Health Experts Call for Stricter Warnings on ACE Inhibitors

Individuals who took an Ace inhibitor to treat high blood pressure, congestive heart failure, or other conditions like diabetes, and then suffered from serious angioedema, may be eligible for an Ace inhibitor lawsuit.

Angioedema is the rapid swelling of the deep layers of the skin that can affect any part of the body, but is particularly dangerous when it affects the throat, as it may block the airway and even cause death. According to recent analyses, hospitalizations for angioedema related to ACE inhibitors has significantly increased over the last decade, leading some health experts to call for a stricter warning on the labels of these drugs.

Increased Reports of Ace Inhibitor Side Effects

Since the FDA approved the first orally available ACE inhibitor in 1982, these blood-pressure-lowering drugs have become a mainstay of treatment for many people, with hundreds of thousands of prescriptions written around the world. As more people take the drug, however, more end up in emergency rooms with Ace inhibitor side effects—namely, angioedema.

In the worst cases, the swelling occurs on the patient's tongue and in the throat, closing the airway. This is particularly dangerous, as so far, there exists no readily available antidote to stop or reverse the swelling. Doctors can only insert a tube through the person's nose, mouth, or via an incision in the throat to facilitate breathing. Sometimes, however, the swelling is so severe that the patient dies.

Doctor Warns of "Unrecognized Epidemic"

James R. Roberts, director of emergency medicine at Mercy Philadelphia Hospital, recently published a letter in the American Journal of Cardiology calling attention to what he calls an "unrecognized epidemic."

"There are no effective pharmacologic interventions to reverse or slow this form of angioedema," Roberts writes. "This potentially fatal pathology has been known for some time, but it has not yet garnered an appropriate warning from manufacturers or a black-box warning by the United States Food and Drug Administration."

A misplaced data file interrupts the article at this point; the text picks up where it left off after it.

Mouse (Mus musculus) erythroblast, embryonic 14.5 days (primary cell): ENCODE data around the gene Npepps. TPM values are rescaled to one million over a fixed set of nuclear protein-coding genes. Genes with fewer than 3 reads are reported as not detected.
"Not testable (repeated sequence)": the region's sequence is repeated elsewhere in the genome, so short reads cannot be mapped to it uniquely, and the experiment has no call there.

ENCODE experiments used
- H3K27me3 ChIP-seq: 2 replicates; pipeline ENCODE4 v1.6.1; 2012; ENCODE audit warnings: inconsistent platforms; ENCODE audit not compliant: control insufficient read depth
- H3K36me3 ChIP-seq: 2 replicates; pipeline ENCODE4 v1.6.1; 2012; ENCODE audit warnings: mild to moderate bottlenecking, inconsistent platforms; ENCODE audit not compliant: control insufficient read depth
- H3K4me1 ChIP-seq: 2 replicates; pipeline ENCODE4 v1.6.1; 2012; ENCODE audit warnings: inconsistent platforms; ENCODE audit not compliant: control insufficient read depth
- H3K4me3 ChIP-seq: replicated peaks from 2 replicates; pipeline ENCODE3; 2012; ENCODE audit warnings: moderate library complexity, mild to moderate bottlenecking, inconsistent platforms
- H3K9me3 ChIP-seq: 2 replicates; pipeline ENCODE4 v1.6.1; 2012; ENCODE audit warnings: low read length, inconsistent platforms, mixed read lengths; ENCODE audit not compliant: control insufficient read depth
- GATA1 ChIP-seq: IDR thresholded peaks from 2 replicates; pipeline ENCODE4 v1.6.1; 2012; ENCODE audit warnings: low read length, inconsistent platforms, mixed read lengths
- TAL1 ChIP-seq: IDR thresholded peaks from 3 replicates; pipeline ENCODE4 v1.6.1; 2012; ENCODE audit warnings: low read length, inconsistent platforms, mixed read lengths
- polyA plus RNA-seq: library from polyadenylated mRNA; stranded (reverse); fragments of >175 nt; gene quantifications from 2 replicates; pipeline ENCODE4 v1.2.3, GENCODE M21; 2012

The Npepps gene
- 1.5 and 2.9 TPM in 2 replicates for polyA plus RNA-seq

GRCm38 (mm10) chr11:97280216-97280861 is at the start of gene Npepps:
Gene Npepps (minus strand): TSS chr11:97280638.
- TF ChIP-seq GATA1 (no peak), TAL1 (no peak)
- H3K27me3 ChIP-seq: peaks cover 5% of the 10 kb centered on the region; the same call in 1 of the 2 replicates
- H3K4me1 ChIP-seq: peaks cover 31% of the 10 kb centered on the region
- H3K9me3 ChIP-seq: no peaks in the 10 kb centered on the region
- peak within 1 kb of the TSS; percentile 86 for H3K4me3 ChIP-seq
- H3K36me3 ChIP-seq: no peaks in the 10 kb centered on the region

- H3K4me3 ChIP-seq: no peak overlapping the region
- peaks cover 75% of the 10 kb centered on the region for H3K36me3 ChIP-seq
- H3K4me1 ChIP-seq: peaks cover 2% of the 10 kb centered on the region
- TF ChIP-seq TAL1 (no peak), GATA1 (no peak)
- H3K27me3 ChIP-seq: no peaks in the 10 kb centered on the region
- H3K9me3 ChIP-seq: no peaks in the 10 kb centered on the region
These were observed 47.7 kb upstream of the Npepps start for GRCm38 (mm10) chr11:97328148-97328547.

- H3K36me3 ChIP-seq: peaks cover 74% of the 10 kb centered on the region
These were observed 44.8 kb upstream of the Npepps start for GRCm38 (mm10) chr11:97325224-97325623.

Dr. Robert Lin, an allergy specialist at New York Downtown Hospital, has also noted that from 2000 to 2009, cases of swelling related to ACE inhibitors has nearly doubled, with the increase more signficant in African Americans.

Request for Stricter Warnings

Though Captopril, Zestril, Accupril, and other similar drugs have always included warnings about Ace inhibitor side effects like angioedema, some doctors believe the warning should be more prominent on the label, and have encouraged the FDA to require a black box warning. In 2002, for example, Doctor James Feldman of the Boston Medical Center sent a petition to the FDA requesting they implement this sort of warning, stating that too many patients were unaware of the risk. The agency denied the petition. Meanwhile, an Ace inhibitor lawyer is likely to assert that the current labeling does not adequately warn the public or physicians of the serious risks.

An Ace Inhibitor Lawyer Can Help

If you or someone you loved has suffered from Ace inhibitor side effects like angioedema, you may be eligible for an Ace Inhibitor lawsuit. Drug cases that involve questions of failure to warn can be complicated, but an Ace inhibitor lawyer is familiar with these cases, and is in a good position to advise you on your particular situation. If your case is successful, you may receive monetary compensation. For a free and confidential cause evaluation, contact Chaffin Luhana LLP at 1-888-480-1123.